Plans in model railroad books and magazines are often in a different scale from your favorite. Having aÂ model railroad scale conversion chart helps.

I’m into O scale and the rest of the world, it usually seems, is not. Dimensions for published plans are almost always sized to HO scale, or even S scale of all things. Of course, after A. C. Gilbert imploded in 1967 and took American Flyer with it, it seemed like the “S” is S scale stood for “scratchbuild,” because building it yourself was the only way you were going to get anything, so I guess that’s fair.

Here’s a cheatsheet you can use to convert measurements from one scale to another.

Assumptions: O scale is 1:48, G scale is 1:22.5. If you use a different measurement for either scale, I’m sorry. This won’t be much use to you.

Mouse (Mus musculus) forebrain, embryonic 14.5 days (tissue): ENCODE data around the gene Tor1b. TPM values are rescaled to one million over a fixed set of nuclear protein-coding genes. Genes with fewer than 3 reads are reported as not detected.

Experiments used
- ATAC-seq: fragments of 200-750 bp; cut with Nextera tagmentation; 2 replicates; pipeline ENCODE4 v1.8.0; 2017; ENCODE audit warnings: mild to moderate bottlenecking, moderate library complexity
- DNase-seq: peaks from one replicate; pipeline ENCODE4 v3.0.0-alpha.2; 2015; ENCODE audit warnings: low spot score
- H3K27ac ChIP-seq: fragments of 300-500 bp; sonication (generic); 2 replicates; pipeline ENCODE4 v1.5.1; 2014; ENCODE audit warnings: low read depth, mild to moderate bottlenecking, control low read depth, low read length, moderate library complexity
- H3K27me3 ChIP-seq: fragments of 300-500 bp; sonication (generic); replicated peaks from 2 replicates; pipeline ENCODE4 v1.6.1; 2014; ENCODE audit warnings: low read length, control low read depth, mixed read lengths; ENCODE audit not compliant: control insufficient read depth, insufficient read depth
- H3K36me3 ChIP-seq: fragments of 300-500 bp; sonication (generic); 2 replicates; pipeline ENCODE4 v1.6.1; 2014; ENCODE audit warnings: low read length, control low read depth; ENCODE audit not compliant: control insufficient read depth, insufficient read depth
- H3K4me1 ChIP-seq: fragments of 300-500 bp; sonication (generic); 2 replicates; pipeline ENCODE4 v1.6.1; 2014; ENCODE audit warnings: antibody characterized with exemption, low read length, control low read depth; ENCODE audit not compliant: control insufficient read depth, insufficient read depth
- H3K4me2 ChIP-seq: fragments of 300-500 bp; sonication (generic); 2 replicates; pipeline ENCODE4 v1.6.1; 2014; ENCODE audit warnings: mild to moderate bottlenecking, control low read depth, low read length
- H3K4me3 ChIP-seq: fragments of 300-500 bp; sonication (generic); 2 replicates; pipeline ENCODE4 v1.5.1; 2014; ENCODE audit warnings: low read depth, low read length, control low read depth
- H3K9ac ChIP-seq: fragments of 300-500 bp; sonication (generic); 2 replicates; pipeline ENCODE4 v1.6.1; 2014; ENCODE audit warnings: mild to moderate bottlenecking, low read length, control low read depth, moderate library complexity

G Scale O Scale S Scale OO Scale HO Scale TT Scale N Scale Z Scale G Scale 213% 284% 339% 386% 533% 711% 977% O Scale 47% 133% 158% 181% 250% 333% 458% S Scale 35% 75% 119% 136% 188% 211% 289% OO Scale 30% 63% 84% 115% 158% 211% 289% HO Scale 26% 55% 73% 87% 138% 184% 253% TT Scale 19% 40% 53% 63% 73% 133% 183% N Scale 14% 30% 40% 48% 54% 75% 138% Z Scale 10% 22% 29% 35% 40% 55% 73%

Find your scale in the table along the top. Then scroll down to the desired scale and find out the factor you need to enlarge or reduce. So, if, say, I have HO scale plans I want to enlarge to O scale, I run across the top to HO, then down to O scale, and see that I need to enlarge the plans to 181%. If I have O scale plans I want to reduce to S scale, I run across the top to O and down to S, and see I need to reduce the plans to 75%.

You can also do this if a building you want exists in kit form for a different scale. Measure it. Then do the math based on the chart to figure out what size to build everything for your scale of choice.